EB1911 Capstan Fig. 2.—Elevation looking aft.jpg
 Fig. 2.—Elevation looking aft.

To avoid carrying steam pipes aft, the after capstan is worked by an electric motor which is kept below the water-line. Napier Brothers’ capstan (fig. 3) is for warping purposes, for working the stern anchor with wire hawser and for coaling. It is placed on the upper deck, and is fitted with a drum-head for capstan bars, with pawls and pawl rim on the deck plate, the pawls A being lifted and placed on their rests B when working with the motor. The upper portion of the capstan, together with its drum-head, is portable, being fixed to the centre boss with keys and gun-metal screws. The centre boss is keyed to the spindle, which passes through the deck and carries at its lower end a coupling for connecting to the worm wheel gear.

EB1911 Capstan Fig. 3.—Napier Brother's capstan.jpg

 Fig. 3.—Napier Brothers’ capstan.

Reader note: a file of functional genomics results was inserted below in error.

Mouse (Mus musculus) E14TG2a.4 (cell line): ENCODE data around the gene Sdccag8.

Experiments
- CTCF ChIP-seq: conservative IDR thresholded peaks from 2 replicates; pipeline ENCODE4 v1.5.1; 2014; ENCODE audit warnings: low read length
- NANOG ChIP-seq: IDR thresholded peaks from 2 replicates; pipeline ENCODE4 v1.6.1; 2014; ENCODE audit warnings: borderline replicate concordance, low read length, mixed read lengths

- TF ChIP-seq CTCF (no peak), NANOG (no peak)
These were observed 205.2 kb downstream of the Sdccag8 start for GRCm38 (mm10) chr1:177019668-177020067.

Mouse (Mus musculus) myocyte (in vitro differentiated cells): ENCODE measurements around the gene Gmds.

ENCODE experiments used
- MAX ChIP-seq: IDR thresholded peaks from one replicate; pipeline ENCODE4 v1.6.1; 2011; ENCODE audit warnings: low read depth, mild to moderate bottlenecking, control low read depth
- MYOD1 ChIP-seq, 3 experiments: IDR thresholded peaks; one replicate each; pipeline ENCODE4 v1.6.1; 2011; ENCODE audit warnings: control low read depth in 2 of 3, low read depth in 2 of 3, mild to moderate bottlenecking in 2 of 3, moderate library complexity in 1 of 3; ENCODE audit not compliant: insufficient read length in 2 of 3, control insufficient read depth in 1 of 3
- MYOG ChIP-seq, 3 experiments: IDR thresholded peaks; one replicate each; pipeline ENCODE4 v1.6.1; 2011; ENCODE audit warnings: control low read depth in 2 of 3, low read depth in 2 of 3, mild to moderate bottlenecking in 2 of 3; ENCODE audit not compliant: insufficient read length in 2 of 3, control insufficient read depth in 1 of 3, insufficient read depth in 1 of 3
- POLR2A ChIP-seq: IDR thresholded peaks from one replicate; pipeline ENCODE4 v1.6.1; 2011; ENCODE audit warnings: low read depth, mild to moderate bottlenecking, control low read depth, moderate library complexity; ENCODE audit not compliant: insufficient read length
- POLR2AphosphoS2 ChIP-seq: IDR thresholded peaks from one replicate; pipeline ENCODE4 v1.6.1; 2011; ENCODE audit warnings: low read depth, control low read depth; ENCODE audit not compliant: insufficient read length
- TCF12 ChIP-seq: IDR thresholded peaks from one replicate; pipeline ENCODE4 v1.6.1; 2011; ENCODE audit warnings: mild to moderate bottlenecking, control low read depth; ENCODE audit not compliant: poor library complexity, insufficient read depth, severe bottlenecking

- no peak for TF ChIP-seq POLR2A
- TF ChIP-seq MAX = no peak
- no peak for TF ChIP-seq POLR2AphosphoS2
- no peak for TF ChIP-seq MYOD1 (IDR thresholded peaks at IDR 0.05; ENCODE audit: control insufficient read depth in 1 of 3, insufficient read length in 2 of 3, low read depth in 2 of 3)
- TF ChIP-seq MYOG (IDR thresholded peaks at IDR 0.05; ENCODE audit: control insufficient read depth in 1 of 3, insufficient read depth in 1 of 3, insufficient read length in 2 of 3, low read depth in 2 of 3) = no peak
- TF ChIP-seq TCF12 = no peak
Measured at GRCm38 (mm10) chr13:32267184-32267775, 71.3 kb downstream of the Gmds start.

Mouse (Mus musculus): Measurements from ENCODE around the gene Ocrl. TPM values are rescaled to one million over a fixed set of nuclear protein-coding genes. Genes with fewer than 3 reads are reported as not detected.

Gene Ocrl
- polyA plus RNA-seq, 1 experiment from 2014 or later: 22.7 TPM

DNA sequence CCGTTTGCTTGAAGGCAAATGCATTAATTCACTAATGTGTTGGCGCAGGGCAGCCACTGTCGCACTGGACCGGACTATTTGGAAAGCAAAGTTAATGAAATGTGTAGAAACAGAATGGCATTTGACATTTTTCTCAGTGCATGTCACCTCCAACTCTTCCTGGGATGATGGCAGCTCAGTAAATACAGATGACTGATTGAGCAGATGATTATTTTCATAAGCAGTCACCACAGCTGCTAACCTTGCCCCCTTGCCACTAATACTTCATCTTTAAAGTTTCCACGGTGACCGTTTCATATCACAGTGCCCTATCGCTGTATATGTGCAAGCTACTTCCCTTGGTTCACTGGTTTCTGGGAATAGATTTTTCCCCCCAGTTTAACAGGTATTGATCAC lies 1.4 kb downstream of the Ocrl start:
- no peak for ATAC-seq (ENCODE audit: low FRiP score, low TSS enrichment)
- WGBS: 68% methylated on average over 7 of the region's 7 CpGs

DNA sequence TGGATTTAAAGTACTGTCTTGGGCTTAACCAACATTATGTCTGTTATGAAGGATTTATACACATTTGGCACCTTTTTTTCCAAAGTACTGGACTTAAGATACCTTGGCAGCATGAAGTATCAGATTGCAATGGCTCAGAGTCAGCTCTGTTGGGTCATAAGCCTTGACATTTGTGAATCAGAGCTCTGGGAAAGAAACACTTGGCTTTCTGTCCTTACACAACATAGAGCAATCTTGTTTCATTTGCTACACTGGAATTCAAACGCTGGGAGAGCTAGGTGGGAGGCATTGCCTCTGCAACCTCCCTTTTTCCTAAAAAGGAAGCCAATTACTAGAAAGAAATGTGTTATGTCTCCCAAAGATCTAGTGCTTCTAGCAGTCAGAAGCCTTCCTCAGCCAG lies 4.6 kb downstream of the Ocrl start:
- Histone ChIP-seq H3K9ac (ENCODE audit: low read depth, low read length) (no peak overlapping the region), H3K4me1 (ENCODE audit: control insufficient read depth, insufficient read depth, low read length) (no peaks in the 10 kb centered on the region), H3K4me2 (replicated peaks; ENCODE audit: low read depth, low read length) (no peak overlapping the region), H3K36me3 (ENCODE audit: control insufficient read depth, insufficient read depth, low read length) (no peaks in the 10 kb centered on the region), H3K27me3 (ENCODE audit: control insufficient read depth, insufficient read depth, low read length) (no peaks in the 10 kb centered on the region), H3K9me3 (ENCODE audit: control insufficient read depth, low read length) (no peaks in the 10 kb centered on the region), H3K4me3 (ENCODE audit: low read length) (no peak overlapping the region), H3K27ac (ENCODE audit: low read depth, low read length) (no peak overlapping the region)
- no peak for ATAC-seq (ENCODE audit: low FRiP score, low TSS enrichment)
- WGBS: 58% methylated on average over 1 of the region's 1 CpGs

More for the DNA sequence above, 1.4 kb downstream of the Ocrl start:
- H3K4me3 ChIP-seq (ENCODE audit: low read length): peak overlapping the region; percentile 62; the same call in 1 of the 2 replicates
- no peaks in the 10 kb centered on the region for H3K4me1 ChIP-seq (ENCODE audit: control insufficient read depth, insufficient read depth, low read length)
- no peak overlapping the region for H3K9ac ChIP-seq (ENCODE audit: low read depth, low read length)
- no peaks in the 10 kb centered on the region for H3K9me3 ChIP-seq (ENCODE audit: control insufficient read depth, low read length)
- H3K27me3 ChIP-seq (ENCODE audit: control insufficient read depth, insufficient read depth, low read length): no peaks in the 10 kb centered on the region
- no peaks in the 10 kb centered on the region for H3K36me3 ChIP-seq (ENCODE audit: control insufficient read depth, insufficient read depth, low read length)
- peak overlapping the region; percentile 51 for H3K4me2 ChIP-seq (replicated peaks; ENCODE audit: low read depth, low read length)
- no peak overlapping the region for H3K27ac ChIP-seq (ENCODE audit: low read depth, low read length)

For working by motor, the additional security of two drop bolts is provided. The gearing consists of a single worm and worm wheel, working in an oil-bath, the worm shaft being coupled direct to the motor spindle. The motor is of the semi-enclosed type, the working and live parts being protected by a perforated metallic covering; it is worked off a 100-volt circuit, at a speed under full load conditions of 300 revolutions per minute. The motor is of a 4-pole type and compound wound, the shunt winding limiting the speed on light load to not more than 1000 revolutions per minute. A frictional break is provided, pulled off by means of a shunt-excited magnet. The controller is of the reversing drum type, with not less than four steps in either direction, and is fitted with a magnetic blow-out. The control is effected by a removable hand wheel on a portable pedestal, fitted on top with a circular dial plate and indicating pointer; the hand wheel reverses the current as well as graduates the speed in either direction. All capstans of the British navy, after being fitted on board ship, are tested for lifting power and speed; with foremost (steam) capstans, the steam being at 150 ℔ pressure, the anchor is usually let go in 16 to 25 fathoms water, and the speed ascertained by observing the time taken to heave-in not less than a length of cable, 75 ft.; the length must be hove-in in three minutes, or at the rate of 25 ft. per minute. With the after capstan (motor) of first-class battleships and cruisers, a weight is used instead of an anchor, the test being to lift 9 tons at the rate of 25 ft. per minute. Capstans on dock walls in British government dockyards are usually driven by hydraulic or air pressure, conveyed through pipes to small engines underneath the capstans.  (J. W. D.)